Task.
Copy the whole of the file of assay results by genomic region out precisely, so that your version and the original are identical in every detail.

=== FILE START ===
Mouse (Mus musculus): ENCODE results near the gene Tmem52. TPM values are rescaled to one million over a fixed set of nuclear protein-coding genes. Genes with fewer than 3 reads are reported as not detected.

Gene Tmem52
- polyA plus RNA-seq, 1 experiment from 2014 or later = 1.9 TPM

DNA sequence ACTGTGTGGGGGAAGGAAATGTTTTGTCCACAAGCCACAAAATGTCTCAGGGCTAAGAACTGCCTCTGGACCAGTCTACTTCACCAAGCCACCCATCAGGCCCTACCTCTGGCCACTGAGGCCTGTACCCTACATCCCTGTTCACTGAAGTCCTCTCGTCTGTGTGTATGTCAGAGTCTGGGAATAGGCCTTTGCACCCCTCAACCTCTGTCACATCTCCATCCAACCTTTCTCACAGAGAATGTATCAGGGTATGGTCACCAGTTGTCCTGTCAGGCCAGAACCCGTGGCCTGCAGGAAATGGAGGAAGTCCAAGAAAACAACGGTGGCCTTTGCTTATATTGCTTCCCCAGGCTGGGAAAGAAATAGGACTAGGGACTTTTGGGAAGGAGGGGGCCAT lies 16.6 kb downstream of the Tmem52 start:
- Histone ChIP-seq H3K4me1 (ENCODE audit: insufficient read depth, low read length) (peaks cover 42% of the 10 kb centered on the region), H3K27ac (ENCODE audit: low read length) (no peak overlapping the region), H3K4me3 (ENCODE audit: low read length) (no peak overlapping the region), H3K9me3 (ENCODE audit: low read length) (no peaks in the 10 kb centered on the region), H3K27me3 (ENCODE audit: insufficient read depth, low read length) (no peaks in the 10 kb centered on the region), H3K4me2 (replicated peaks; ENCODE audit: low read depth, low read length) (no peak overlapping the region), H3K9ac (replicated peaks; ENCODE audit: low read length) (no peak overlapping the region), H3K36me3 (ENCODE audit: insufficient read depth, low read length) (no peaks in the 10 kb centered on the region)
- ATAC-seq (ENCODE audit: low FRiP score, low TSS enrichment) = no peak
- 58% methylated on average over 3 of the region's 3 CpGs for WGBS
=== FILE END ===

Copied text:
Mouse (Mus musculus): ENCODE results near the gene Tmem52. TPM values are rescaled to one million over a fixed set of nuclear protein-coding genes. Genes with fewer than 3 reads are reported as not detected.

Gene Tmem52
- polyA plus RNA-seq, 1 experiment from 2014 or later = 1.9 TPM

DNA sequence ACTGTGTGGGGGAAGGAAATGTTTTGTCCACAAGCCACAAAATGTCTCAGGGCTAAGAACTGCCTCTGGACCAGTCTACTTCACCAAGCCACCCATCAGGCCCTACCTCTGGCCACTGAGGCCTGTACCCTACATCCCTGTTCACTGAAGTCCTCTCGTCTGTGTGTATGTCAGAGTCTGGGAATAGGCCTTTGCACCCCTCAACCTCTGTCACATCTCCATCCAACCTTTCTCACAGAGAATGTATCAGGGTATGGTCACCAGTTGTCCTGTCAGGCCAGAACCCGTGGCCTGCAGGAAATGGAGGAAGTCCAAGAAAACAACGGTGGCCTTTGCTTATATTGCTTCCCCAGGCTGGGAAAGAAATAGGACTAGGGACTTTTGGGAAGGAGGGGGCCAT lies 16.6 kb downstream of the Tmem52 start:
- Histone ChIP-seq H3K4me1 (ENCODE audit: insufficient read depth, low read length) (peaks cover 42% of the 10 kb centered on the region), H3K27ac (ENCODE audit: low read length) (no peak overlapping the region), H3K4me3 (ENCODE audit: low read length) (no peak overlapping the region), H3K9me3 (ENCODE audit: low read length) (no peaks in the 10 kb centered on the region), H3K27me3 (ENCODE audit: insufficient read depth, low read length) (no peaks in the 10 kb centered on the region), H3K4me2 (replicated peaks; ENCODE audit: low read depth, low read length) (no peak overlapping the region), H3K9ac (replicated peaks; ENCODE audit: low read length) (no peak overlapping the region), H3K36me3 (ENCODE audit: insufficient read depth, low read length) (no peaks in the 10 kb centered on the region)
- ATAC-seq (ENCODE audit: low FRiP score, low TSS enrichment) = no peak
- 58% methylated on average over 3 of the region's 3 CpGs for WGBS